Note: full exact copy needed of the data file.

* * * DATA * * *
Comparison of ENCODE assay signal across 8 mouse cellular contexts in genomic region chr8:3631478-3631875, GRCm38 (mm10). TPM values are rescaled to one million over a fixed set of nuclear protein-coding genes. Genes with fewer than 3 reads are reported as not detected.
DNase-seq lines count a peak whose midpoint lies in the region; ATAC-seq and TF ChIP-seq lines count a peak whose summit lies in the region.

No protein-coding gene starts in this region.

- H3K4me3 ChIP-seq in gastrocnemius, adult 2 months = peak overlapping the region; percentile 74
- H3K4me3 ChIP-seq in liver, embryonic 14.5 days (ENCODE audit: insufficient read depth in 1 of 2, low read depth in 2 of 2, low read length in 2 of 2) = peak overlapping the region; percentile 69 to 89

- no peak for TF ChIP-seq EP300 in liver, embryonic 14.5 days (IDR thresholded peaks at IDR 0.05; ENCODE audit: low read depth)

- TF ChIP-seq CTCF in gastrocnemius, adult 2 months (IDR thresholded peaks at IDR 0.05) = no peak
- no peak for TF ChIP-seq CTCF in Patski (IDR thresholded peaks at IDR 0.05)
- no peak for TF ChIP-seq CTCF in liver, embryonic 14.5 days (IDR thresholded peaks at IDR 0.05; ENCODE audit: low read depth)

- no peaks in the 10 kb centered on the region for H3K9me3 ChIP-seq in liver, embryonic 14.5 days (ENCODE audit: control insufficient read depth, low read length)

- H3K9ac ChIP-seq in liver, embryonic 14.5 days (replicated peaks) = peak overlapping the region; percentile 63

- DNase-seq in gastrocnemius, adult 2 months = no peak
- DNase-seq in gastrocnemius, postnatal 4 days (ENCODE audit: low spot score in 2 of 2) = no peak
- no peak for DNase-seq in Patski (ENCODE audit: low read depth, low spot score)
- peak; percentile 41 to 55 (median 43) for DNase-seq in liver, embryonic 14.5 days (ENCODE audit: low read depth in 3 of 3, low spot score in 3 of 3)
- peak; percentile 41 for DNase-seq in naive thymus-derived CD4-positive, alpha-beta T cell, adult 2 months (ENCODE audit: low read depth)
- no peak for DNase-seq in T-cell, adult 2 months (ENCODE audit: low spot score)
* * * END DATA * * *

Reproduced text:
Comparison of ENCODE assay signal across 8 mouse cellular contexts in genomic region chr8:3631478-3631875, GRCm38 (mm10). TPM values are rescaled to one million over a fixed set of nuclear protein-coding genes. Genes with fewer than 3 reads are reported as not detected.
DNase-seq lines count a peak whose midpoint lies in the region; ATAC-seq and TF ChIP-seq lines count a peak whose summit lies in the region.

No protein-coding gene starts in this region.

- H3K4me3 ChIP-seq in gastrocnemius, adult 2 months = peak overlapping the region; percentile 74
- H3K4me3 ChIP-seq in liver, embryonic 14.5 days (ENCODE audit: insufficient read depth in 1 of 2, low read depth in 2 of 2, low read length in 2 of 2) = peak overlapping the region; percentile 69 to 89

- no peak for TF ChIP-seq EP300 in liver, embryonic 14.5 days (IDR thresholded peaks at IDR 0.05; ENCODE audit: low read depth)

- TF ChIP-seq CTCF in gastrocnemius, adult 2 months (IDR thresholded peaks at IDR 0.05) = no peak
- no peak for TF ChIP-seq CTCF in Patski (IDR thresholded peaks at IDR 0.05)
- no peak for TF ChIP-seq CTCF in liver, embryonic 14.5 days (IDR thresholded peaks at IDR 0.05; ENCODE audit: low read depth)

- no peaks in the 10 kb centered on the region for H3K9me3 ChIP-seq in liver, embryonic 14.5 days (ENCODE audit: control insufficient read depth, low read length)

- H3K9ac ChIP-seq in liver, embryonic 14.5 days (replicated peaks) = peak overlapping the region; percentile 63

- DNase-seq in gastrocnemius, adult 2 months = no peak
- DNase-seq in gastrocnemius, postnatal 4 days (ENCODE audit: low spot score in 2 of 2) = no peak
- no peak for DNase-seq in Patski (ENCODE audit: low read depth, low spot score)
- peak; percentile 41 to 55 (median 43) for DNase-seq in liver, embryonic 14.5 days (ENCODE audit: low read depth in 3 of 3, low spot score in 3 of 3)
- peak; percentile 41 for DNase-seq in naive thymus-derived CD4-positive, alpha-beta T cell, adult 2 months (ENCODE audit: low read depth)
- no peak for DNase-seq in T-cell, adult 2 months (ENCODE audit: low spot score)